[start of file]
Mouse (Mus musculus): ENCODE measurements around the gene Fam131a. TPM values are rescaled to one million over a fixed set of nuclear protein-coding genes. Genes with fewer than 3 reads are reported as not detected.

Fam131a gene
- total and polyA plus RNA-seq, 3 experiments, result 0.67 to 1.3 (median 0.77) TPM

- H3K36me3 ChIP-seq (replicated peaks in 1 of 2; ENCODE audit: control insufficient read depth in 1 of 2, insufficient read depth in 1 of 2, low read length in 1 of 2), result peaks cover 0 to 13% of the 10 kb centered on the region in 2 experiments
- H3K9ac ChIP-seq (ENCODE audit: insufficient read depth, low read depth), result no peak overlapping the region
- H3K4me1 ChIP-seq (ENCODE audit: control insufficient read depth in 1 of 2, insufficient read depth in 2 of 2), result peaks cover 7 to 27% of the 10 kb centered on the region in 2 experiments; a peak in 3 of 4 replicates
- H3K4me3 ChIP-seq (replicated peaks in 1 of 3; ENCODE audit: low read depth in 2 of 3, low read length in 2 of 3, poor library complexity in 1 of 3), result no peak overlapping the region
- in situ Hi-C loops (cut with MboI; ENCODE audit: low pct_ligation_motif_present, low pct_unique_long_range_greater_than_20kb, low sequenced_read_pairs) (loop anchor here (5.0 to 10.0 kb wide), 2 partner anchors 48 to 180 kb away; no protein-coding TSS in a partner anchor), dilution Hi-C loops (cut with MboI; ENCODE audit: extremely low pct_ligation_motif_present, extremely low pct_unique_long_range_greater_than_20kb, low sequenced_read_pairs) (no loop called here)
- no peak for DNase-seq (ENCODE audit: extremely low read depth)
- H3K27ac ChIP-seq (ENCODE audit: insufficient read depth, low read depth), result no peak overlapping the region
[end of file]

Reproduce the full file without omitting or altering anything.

Mouse (Mus musculus): ENCODE measurements around the gene Fam131a. TPM values are rescaled to one million over a fixed set of nuclear protein-coding genes. Genes with fewer than 3 reads are reported as not detected.

Fam131a gene
- total and polyA plus RNA-seq, 3 experiments, result 0.67 to 1.3 (median 0.77) TPM

- H3K36me3 ChIP-seq (replicated peaks in 1 of 2; ENCODE audit: control insufficient read depth in 1 of 2, insufficient read depth in 1 of 2, low read length in 1 of 2), result peaks cover 0 to 13% of the 10 kb centered on the region in 2 experiments
- H3K9ac ChIP-seq (ENCODE audit: insufficient read depth, low read depth), result no peak overlapping the region
- H3K4me1 ChIP-seq (ENCODE audit: control insufficient read depth in 1 of 2, insufficient read depth in 2 of 2), result peaks cover 7 to 27% of the 10 kb centered on the region in 2 experiments; a peak in 3 of 4 replicates
- H3K4me3 ChIP-seq (replicated peaks in 1 of 3; ENCODE audit: low read depth in 2 of 3, low read length in 2 of 3, poor library complexity in 1 of 3), result no peak overlapping the region
- in situ Hi-C loops (cut with MboI; ENCODE audit: low pct_ligation_motif_present, low pct_unique_long_range_greater_than_20kb, low sequenced_read_pairs) (loop anchor here (5.0 to 10.0 kb wide), 2 partner anchors 48 to 180 kb away; no protein-coding TSS in a partner anchor), dilution Hi-C loops (cut with MboI; ENCODE audit: extremely low pct_ligation_motif_present, extremely low pct_unique_long_range_greater_than_20kb, low sequenced_read_pairs) (no loop called here)
- no peak for DNase-seq (ENCODE audit: extremely low read depth)
- H3K27ac ChIP-seq (ENCODE audit: insufficient read depth, low read depth), result no peak overlapping the region